Just around the bend, I had to pull over again as a bird was on the road. Another bird that I wasn’t familiar with. I walked back and spotted it in a tree and took the photo below. It was a grey shrike-thrush, known for its beautiful calls.

Grey shrike-thrush

A grey shrike-thrush spotted near Evans Lookout

Spotting and identifying these birds bring a joy and satisfaction that is hard to convey. And it definitely makes it a good day out!

[Photo: rockwarbler hunting through leaves at the lookout]

Three Moments

There are times when it is easy to get caught up in the challenges and dramas swirling around in our lives. During these periods, I feel like I spend a lot of time in my head, thinking through problems or planning ahead to avoid obstacles. This sometimes means I forget to pay attention to what is around me, until a moment of something ordinary yet beautiful shakes me back into the present.

Sanctuary

A small grove of trees

This is one of the sections of a walk I take occasionally in my village. It is located on a long road, and I tend to walk it of a weekend when there is time to dawdle about and really enjoy the sights and sounds. It might look like a grove of trees, but for me it is a reminder to enjoy moments of serenity and to take in what is around me.

Over the summer there have been flocks of Gang-gang cockatoos swooping through the upper Blue Mountains. A couple of years ago I wasn’t even aware of their existence, but then I saw a great photo at an exhibition at Everglades. The bird in the photo was a shade of lilac blue with a bright red head and it reminded me of a woman in a dressing gown somehow! It has been a delight to see these cockatoos in the area, and my first sighting of them was a flock in some tall gum trees. It took me a moment to work out what they were, and since then I have listened out for their cries and watched them move around the neighbourhood. I spotted these up the road whilst walking my dog (male on the left, female on the right). They weren’t bothered by the pesky human with a small camera finding delight in their everyday actions, and it made me smile for a long time.

Plant

Tea tree blossom after the rain

It is hard to resist a pretty bloom, regardless of how distracted you might be, but paying more attention contributes to my growing appreciation of the natural world. During a walk I spotted this tea-tree in flower, close to a banksia tree. It was just after a morning shower and the blooms were almost luminous.

Have you been surprised by small moments lately?

[Photo: tea tree blossom]

A Community Collected

One of the current exhibits at the Blue Mountains Cultural Centre is Blue Mountains Portraits. It features a range of artworks representing people from the local community, from well-known local personalities to the quiet achievers.

Many of the works are by local artists, which further adds to the authenticity of the collection.

One of the joys of the exhibition is getting to know the backstory behind the portraits, learning more about some of the people who live in the mountains and who bring their skills and personalities to the region. The story behind the portrait selection is also provided, often revealing a deeper connection between the artist and their subject. There is a selection of the portraits recently featured in the Blue Mountains Gazette here.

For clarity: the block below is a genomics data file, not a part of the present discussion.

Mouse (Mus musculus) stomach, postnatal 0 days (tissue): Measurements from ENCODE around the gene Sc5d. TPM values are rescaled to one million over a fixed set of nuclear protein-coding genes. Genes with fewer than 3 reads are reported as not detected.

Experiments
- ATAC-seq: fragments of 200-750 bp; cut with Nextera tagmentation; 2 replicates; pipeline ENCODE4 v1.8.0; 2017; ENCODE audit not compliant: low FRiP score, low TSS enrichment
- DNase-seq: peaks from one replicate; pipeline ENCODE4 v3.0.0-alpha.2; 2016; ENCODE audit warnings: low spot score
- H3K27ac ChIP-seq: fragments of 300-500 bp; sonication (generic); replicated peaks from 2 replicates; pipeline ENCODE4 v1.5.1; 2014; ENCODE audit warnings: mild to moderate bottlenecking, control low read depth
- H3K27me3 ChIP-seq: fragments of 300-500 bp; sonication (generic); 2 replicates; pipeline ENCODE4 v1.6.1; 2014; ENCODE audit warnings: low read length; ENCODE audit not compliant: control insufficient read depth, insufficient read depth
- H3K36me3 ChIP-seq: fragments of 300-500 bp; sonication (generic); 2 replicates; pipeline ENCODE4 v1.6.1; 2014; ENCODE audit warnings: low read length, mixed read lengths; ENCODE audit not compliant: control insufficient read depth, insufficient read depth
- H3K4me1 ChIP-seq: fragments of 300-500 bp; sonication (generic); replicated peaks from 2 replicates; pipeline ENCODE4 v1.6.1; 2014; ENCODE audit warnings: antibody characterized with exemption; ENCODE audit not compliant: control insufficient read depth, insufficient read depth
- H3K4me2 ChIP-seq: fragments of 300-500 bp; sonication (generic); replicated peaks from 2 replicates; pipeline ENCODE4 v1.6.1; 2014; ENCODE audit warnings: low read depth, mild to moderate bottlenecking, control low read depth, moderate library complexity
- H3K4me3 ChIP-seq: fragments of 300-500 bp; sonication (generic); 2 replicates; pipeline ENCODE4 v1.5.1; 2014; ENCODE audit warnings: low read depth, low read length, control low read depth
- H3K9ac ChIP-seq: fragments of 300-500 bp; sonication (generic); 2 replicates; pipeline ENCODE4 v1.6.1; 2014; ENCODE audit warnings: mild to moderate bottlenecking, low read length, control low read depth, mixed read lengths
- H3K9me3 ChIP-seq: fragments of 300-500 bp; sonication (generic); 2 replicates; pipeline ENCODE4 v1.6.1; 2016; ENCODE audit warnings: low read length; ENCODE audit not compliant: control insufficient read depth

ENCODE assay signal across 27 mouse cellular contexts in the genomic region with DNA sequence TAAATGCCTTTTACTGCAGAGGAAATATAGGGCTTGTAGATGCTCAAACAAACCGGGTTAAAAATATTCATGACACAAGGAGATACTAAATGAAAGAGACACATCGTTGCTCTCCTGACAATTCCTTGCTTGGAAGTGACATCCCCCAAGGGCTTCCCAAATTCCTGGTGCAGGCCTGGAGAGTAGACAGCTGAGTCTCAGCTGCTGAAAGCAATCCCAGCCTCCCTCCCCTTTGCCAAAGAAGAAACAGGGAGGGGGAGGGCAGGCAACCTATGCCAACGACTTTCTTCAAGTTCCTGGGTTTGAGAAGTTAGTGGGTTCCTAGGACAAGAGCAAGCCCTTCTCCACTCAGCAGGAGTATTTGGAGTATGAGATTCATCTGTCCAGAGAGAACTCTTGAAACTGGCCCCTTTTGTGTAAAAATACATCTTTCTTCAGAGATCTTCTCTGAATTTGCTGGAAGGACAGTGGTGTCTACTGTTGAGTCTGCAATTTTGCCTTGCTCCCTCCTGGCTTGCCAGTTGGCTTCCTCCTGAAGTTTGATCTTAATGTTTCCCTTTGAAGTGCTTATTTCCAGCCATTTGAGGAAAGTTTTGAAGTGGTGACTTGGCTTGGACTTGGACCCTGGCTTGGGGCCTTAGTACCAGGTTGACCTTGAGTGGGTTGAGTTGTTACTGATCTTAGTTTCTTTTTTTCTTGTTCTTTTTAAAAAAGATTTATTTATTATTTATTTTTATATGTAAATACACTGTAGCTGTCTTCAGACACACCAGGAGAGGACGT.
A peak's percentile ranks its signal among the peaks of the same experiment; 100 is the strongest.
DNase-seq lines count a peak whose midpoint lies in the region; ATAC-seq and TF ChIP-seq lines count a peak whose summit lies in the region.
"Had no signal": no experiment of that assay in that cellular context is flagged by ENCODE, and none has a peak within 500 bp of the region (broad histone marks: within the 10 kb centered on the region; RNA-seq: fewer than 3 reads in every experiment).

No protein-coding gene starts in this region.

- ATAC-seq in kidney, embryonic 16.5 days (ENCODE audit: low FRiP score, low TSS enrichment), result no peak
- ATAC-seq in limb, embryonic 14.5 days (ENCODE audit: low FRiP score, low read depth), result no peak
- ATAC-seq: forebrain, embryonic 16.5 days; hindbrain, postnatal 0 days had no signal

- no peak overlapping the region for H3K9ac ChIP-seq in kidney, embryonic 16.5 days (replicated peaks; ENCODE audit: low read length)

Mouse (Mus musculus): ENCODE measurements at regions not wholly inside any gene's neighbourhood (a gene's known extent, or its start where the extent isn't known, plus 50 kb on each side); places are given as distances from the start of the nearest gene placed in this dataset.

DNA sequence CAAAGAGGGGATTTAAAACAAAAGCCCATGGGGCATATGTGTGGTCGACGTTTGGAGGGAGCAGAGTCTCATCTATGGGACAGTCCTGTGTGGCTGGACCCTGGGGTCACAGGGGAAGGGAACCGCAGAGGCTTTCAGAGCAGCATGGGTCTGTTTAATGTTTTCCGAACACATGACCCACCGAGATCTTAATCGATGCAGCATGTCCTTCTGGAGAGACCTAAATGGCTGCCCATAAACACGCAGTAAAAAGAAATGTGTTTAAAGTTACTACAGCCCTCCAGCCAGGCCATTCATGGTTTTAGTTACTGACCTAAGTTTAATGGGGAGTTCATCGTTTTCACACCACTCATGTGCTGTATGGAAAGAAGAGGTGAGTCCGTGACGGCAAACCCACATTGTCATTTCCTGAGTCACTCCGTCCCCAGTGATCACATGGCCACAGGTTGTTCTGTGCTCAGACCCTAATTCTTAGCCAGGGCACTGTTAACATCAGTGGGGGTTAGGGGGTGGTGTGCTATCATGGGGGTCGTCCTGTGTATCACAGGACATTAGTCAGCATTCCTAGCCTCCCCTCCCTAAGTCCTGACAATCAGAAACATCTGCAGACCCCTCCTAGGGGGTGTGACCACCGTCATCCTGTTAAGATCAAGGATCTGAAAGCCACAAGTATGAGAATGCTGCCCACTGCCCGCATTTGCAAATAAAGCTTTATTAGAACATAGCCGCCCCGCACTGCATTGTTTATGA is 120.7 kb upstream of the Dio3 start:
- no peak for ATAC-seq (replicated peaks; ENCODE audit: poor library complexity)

There are people who contribute to the vibrant art and music scene in the mountains, collaborators who get behind festivals and events that appeal to locals and tourists alike. There are people who work tirelessly in community organisations, making a huge difference to many people in a myriad of ways. These include firefighters and environmentalists, teachers and advocates. There is a father and son business partnership, along with some of the colourful characters who bring something unique to life in the mountain villages.

The range of artistic representation is also impressive across the forty-plus artworks. There are photographic and traditional painted portraits as well as people represented in mosaics, drawing and collages. From familiar faces to the unknown, the range of styles encourages a celebration of the local community.

The exhibition is on until 18 March 2018.

[Photo: glimpse of sculpture on the viewing platform of the Blue Mountains Cultural Centre]

The Evans Expedition

As you travel along the Great Western Highway from Bathurst towards Orange, there is a signpost for Evans Plains. Depending on the time of year and recent rainfall, the outlook is often a vista of rolling green hills. That a man called Evans had travelled through this way is clear, but as many parts of Australia are named for people with loose associations with the area, it was only when I came across a statue commemorating George Evans at Bathurst that I realised that he was one of the early colonial explorers.

26747648_Unknown

Evans Memorial at Bathurst, commemorating his discovery of the Bathurst Plains

Recently there was an unveiling of an interpretative sign on the Hampton Road near Rydal in the hills beyond Lithgow. The sign has been created to compliment a memorial to George Evans and his exploratory party who crossed the Blue Mountains and the Great Dividing Range near Mount Cheetham, south of Rydal. The expedition was at the request of Governor Macquarie in 1813, and followed the track through the mountains left by the Blaxland, Wentworth and Lawson crossing. This journey paved the way for the opening up of the western districts with Evans and his party travelling past the future town of Bathurst and out towards the village of Molong. The journey took 55 days and covered nearly 500 km. The party eventually turned back as supplies were running out.